Nonsurgical Skin Tightening: Pyramid to Success
Nonsurgical skin tightening is one of the most frequently searched cosmetic topics today. The top 5 cosmetic procedures performed in the United States in 2016 were all nonsurgical according to the American Society for Aesthetic Plastic Surgery National Data Bank Aesthetics. Nonsurgical skin tightening was the 7th most common nonsurgical procedure performed that year. However, the sheer number of devices and procedures that claim to tighten skin make it extremely difficult for consumers to get an accurate and honest assessment as to where the truth lies.
Over the past quarter century, laser technology, radio frequency devices and ultrasound focused technologies have greatly expanded the options for nonsurgical skin tightening. Heat is the consistent energy component in nearly all these devices. Cold devices such as, CoolSculpting and intense pulsed light (IPL) don’t have any effect on tightening. Chemical peels, particularly ones which penetrate to the mid dermis and beyond are the one exception. A side benefit of these peels can be skin contraction, but the amount is quite variable.
Thermal energy-based skin tightening devices differ in the amount and speed at which the heat is being applied, as well as, whether it is applied to the skin surface, or beneath the surface. My first experience with nonsurgical skin tightening was with my use of the ultra pulse Co2 laser for skin resurfacing in the early 1990’s. Even though these treatments were being done for skin texture enhancements, my patients and I also observed skin contraction. Richard E. Fitzpatrick et. Al. reported in the dermatology literature up to 43% skin contraction of eyelid skin treated with the ultra-pulse CO2 laser. Less aggressive nonablative lasers used in fractional resurfacing result in significantly less to no contraction. For those individuals wanting surface texture improvements, the skin tightening is a bonus. However, most people today want just skin tightening. They aren’t willing to put up with the downtime that accompanies laser light energy procedures of any kind. They also favor noninvasive, or minimally invasive procedures that can be done under local anesthesia or with mild sedation.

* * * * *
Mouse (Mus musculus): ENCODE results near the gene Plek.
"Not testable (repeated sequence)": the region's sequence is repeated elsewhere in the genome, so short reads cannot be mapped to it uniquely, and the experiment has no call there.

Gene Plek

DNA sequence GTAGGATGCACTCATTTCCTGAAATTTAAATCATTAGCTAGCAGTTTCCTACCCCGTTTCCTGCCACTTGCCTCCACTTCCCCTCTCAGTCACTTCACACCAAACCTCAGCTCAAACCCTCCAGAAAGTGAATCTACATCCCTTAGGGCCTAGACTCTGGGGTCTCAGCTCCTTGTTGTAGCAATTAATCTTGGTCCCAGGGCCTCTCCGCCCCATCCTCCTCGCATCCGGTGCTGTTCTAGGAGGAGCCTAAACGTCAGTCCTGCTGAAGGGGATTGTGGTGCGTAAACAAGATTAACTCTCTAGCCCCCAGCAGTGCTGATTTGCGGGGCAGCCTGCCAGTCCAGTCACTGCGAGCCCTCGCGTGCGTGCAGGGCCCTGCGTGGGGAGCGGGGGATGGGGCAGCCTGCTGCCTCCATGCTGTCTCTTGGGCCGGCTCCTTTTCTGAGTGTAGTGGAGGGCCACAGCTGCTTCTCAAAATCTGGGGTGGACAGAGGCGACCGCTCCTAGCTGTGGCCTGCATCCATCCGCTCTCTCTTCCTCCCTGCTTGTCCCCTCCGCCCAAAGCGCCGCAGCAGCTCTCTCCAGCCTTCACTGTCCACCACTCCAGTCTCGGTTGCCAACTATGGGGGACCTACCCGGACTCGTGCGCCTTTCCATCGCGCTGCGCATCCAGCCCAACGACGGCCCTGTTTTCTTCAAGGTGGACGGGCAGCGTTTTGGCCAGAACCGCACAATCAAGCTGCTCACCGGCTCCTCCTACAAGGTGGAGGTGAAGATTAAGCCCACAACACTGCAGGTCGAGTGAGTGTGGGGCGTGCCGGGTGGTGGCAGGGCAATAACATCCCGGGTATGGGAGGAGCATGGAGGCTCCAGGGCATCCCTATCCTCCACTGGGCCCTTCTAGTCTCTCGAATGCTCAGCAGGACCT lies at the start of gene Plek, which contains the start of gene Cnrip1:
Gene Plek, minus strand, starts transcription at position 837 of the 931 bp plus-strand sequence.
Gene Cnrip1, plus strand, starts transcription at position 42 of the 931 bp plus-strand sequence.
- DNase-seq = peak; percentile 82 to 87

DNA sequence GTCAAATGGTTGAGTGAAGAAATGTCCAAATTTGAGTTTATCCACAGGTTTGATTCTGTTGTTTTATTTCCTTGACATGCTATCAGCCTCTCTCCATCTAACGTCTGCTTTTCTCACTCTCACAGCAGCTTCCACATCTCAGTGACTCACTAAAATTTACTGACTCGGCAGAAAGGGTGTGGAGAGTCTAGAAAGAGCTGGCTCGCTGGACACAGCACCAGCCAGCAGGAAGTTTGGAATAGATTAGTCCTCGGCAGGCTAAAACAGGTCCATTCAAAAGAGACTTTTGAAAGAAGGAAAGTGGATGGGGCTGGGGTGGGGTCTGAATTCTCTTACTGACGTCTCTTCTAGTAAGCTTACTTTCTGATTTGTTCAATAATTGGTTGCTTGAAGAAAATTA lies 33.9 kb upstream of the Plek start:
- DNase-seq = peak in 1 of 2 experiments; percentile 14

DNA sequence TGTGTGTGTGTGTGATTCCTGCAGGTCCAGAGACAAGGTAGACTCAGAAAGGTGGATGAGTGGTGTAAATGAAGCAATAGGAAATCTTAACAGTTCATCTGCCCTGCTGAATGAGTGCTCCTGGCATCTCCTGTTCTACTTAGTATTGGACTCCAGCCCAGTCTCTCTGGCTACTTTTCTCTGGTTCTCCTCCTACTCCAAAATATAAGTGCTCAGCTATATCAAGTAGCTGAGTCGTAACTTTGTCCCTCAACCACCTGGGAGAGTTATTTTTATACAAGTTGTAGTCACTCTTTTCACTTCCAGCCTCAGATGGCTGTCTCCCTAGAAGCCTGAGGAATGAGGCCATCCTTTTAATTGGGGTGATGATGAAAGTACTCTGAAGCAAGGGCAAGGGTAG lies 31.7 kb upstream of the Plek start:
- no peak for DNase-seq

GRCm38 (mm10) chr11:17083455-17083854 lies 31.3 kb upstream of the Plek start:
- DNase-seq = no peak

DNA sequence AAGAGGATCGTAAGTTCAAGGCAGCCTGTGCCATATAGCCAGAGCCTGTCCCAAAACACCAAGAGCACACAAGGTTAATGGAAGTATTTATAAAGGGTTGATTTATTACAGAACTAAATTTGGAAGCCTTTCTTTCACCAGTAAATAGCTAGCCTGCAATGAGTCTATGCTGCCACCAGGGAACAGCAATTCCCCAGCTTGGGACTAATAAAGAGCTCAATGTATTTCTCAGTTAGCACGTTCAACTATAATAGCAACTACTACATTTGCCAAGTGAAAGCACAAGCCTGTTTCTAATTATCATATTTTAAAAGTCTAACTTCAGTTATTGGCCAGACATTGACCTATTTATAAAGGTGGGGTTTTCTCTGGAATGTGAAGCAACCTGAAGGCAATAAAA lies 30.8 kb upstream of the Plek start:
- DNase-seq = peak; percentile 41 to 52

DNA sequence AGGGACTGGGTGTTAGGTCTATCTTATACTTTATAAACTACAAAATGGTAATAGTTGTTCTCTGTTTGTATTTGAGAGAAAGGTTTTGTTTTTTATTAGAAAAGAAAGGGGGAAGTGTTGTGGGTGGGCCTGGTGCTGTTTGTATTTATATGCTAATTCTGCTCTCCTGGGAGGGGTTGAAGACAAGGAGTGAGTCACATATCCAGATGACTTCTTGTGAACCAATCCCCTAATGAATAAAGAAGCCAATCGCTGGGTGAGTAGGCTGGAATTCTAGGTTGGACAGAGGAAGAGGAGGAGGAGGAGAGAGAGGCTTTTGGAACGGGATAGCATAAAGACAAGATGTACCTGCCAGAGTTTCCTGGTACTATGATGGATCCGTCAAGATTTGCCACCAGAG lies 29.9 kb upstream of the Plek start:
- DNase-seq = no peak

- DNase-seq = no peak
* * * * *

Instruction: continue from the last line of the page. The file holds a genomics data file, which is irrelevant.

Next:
External healing devices, a few of which are listed in Table 1 below, apply heat to the surface of the skin for tightening:
Table 1. Surface heating Devices
The energy source is either radio frequency or intense focused ultrasound. In every case, the energy passes through the outer layer of epidermis down to the collagen containing dermis layer. But in the process heat energy is lost. Collagen must be heated to 60 degrees Celsius (140 degrees Fahrenheit) for protein denaturation and contraction to occur. It’s difficult to achieve this temperature by heating the outer skin surface alone. This is the reason why the amount of tightening with these devices is limited. Studies suggest skin contraction of only 6-8%. Attempts to increase the delivered heat either make the procedure too uncomfortable or increase the risk of burn injury.